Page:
Megan Chuchmach
Brian Ross
ABC Nightline sends an 82-year-old grandmother undercover to expose Medicare fraud in McAllen, Texas.
Augustus St. Clair
Letters to the Editor in support of the series
Dale Brazao
Moira Welsh
Dale Brazao went undercover for a week to live in a Toronto retirement home to expose hideous conditions.
A Ghanaian journalist explains his resolve to name, shame and jail gold scammers, whatever the cost to his safety.
Anas Arameyaw Anas
Anas Arameyaw Anas, Ghana's most famous undercover journalists, enlightens his audience as to his motivation to continue to do the reporting he does and why he is not satisfied with merely naming culprits.
Edward W. Barrett
Publisher's note questioning the judgment and opposing the decision of the Pulitzer board to overlook the Chicago Sun-Times Mirage tavern sting and offering the newpaper an imaginary award from CJR.
Steve Robinson
Discussion of the brouhaha at the 1979 Pulitzer Prize deliberations over the methods used in the Chicago Sun-Times' Mirage sting.
"Debate over lying to get a story has intensified in the wake of the Food Lion case. Defenders say deception sometimes is critical in reporting important stories. But a mounting chorus of criticism decries the practice as overdone, bad for journalism's credibility - and just plain wrong."
Susan Paterno
A critique of undercover reporting, using the Tony Horwitz "9 to Nowhere" series of 1994 in the Wall Street Journal and the ABC "Prime Time Live" undercover segment on the Food Lion supermarket chain to discuss examine the various issues and conflicting points of view.
Frank Sutherland
Sutherland sends "his" medical records from time spent undercover at a mental hospital in Nashville to three professional psychiatrists, who comment on the unprofessional, incomplete recordkeeping done by the staff.
Frank Sutherland
Sutherland describes Christmas in Central State Psychiatric Hospital, where he was posing as a patient for a month, in order to expose the living conditions for patients at the unaccredited mental institution
Frank Sutherland
Sutherland's time spent undercover as a mental patient at Central State Psychiatric Hospital uncovers the influence aides at the institution have in the daily lives of its charges.
Best-selling author and evangelical leader Tim LaHaye has contacts that extend to the White House. That could spell trouble, since his theology espouses a bloody apocalypse in Israel.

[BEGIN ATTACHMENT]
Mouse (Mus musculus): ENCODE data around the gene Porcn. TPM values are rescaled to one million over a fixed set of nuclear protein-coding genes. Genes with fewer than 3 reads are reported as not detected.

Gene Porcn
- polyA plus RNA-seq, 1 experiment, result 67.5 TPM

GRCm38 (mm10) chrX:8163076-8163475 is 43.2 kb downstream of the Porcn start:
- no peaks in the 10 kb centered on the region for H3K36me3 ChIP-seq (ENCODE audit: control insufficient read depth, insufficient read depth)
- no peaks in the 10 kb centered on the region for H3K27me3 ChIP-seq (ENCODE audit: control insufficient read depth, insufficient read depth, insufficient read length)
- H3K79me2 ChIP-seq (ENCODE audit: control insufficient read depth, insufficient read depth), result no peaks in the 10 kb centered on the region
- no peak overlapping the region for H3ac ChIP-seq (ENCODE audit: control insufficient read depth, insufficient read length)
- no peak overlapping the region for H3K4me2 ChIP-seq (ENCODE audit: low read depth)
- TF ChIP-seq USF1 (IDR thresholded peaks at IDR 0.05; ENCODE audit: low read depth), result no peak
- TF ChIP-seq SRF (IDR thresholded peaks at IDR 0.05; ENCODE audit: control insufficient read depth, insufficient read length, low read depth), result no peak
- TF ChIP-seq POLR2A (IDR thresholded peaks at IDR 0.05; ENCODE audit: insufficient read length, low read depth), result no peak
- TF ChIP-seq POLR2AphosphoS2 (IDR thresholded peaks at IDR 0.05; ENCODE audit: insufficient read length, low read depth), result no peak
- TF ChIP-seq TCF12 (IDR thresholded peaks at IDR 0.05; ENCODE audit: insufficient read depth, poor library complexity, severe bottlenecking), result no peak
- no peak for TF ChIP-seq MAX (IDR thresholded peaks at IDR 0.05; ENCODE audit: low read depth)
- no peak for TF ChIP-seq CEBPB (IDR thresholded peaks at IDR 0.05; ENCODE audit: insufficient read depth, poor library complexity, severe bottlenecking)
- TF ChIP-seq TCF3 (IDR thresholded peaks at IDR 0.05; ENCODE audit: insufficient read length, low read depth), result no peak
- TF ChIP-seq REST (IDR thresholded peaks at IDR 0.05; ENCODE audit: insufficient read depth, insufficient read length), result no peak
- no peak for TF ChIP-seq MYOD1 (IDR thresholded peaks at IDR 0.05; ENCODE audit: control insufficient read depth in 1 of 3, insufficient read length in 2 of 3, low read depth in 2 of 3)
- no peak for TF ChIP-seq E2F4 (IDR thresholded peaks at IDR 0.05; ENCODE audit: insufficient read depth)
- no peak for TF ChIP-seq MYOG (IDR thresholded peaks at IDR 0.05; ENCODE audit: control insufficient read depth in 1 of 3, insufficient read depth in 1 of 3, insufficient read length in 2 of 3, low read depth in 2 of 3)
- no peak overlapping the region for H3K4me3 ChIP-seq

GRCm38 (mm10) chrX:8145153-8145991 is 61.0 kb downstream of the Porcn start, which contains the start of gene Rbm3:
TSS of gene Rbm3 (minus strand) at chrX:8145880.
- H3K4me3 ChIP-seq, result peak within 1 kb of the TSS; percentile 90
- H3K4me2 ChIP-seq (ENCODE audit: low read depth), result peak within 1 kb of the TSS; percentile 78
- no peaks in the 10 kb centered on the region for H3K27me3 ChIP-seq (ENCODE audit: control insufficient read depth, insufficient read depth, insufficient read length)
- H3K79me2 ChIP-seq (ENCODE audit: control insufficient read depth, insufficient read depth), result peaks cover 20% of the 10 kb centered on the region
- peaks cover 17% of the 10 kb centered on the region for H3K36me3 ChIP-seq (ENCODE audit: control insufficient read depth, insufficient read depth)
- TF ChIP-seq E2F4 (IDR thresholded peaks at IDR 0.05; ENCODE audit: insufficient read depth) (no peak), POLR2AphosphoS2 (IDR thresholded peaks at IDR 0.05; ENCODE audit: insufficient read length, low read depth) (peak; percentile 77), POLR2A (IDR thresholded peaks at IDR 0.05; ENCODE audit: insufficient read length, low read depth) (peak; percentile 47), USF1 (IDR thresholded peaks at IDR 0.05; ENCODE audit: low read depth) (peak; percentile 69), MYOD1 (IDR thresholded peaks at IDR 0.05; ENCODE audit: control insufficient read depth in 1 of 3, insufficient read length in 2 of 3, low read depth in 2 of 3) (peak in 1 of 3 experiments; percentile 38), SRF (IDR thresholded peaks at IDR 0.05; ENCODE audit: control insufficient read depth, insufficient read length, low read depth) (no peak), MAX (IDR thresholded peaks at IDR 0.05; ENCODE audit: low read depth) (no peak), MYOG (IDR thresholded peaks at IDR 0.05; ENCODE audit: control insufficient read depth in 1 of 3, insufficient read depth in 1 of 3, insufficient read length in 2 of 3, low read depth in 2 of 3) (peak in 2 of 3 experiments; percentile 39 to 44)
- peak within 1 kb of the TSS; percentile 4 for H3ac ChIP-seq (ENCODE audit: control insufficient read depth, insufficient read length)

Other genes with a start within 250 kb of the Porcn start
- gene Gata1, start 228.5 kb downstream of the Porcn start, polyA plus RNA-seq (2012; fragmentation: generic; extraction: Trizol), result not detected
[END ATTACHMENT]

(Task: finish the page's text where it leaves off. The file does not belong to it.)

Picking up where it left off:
Craig Unger
Criag Unger joined a tour of the Holy Land with Tim LaHaye, co-author of the Left Behind series. While not posing as anything other than a writer, Unger did not disclose that he was on assignment from Vanity Fair. This piece, as well as a subsequent book, detail his experiences with LaHaye and his followers. Unger received no reaction from LaHaye or any of his tour mates after the publication of the book or the Vanity Fair story. He did not reveal his reporting method until 2007, in a Huffington Post story (see page).
Craig Unger
Unger describes his reporting methods for his book, The Fall of the House of Bush, which looks at the followers of Tim LaHaye.
Frank Sutherland
The second piece in Sutherland's series on Central State Psychiatric Hospital, based on a month spent undercover as a patient there.
Frank Sutherland
The first piece in an undercover series based on Frank Sutherland's time spent posing as a patient at Central State, a psychiatric hospital, in Tennessee.
Ted Conover
As a senior at Amherst college, Conover rode freight trains in the guise of a tramp for his senior thesis in anthropology. This piece for the Amherst alumni magazine is based on that research, describing a morning spent with "Pops," a 61-year-old man Conover lived with for a week.
Merle Linda Wolin
Final piece in the Sweatshop series, based on the reporter's undercover work in LA's garment industry.
David Weigel
Commentary on one of O'Keefe's other videos, where he posed as a Wall Street banker and talked to protesters at Occupy Wall Street
A Poor Sewing Woman's Story of Pain, Poverty, and Privation, Sickness and Sorrow
Nell Nelson
The Times publishes a letter written in response to the City Slave Girls series, with commentary, as one of two ending follow up articles to Nelson's undercover reporting on working conditions for women in Chicago's factories
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